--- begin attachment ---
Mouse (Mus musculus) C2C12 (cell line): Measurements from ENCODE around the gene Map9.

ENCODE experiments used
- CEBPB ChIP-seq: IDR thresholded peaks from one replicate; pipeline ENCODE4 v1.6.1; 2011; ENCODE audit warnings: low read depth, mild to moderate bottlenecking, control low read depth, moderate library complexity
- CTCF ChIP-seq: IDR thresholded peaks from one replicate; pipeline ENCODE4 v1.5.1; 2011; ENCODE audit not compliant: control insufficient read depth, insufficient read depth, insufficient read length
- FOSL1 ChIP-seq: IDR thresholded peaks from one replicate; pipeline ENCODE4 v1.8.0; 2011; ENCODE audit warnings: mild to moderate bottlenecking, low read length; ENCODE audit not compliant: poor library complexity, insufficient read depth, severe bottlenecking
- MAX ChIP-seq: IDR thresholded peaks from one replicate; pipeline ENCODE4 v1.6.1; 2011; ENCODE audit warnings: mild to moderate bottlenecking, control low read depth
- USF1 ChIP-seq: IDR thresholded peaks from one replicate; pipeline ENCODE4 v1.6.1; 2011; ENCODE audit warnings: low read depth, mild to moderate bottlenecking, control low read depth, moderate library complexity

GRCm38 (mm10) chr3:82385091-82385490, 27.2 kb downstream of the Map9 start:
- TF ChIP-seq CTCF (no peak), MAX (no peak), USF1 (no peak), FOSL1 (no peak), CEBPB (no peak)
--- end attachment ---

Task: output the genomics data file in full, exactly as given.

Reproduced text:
Mouse (Mus musculus) C2C12 (cell line): Measurements from ENCODE around the gene Map9.

ENCODE experiments used
- CEBPB ChIP-seq: IDR thresholded peaks from one replicate; pipeline ENCODE4 v1.6.1; 2011; ENCODE audit warnings: low read depth, mild to moderate bottlenecking, control low read depth, moderate library complexity
- CTCF ChIP-seq: IDR thresholded peaks from one replicate; pipeline ENCODE4 v1.5.1; 2011; ENCODE audit not compliant: control insufficient read depth, insufficient read depth, insufficient read length
- FOSL1 ChIP-seq: IDR thresholded peaks from one replicate; pipeline ENCODE4 v1.8.0; 2011; ENCODE audit warnings: mild to moderate bottlenecking, low read length; ENCODE audit not compliant: poor library complexity, insufficient read depth, severe bottlenecking
- MAX ChIP-seq: IDR thresholded peaks from one replicate; pipeline ENCODE4 v1.6.1; 2011; ENCODE audit warnings: mild to moderate bottlenecking, control low read depth
- USF1 ChIP-seq: IDR thresholded peaks from one replicate; pipeline ENCODE4 v1.6.1; 2011; ENCODE audit warnings: low read depth, mild to moderate bottlenecking, control low read depth, moderate library complexity

GRCm38 (mm10) chr3:82385091-82385490, 27.2 kb downstream of the Map9 start:
- TF ChIP-seq CTCF (no peak), MAX (no peak), USF1 (no peak), FOSL1 (no peak), CEBPB (no peak)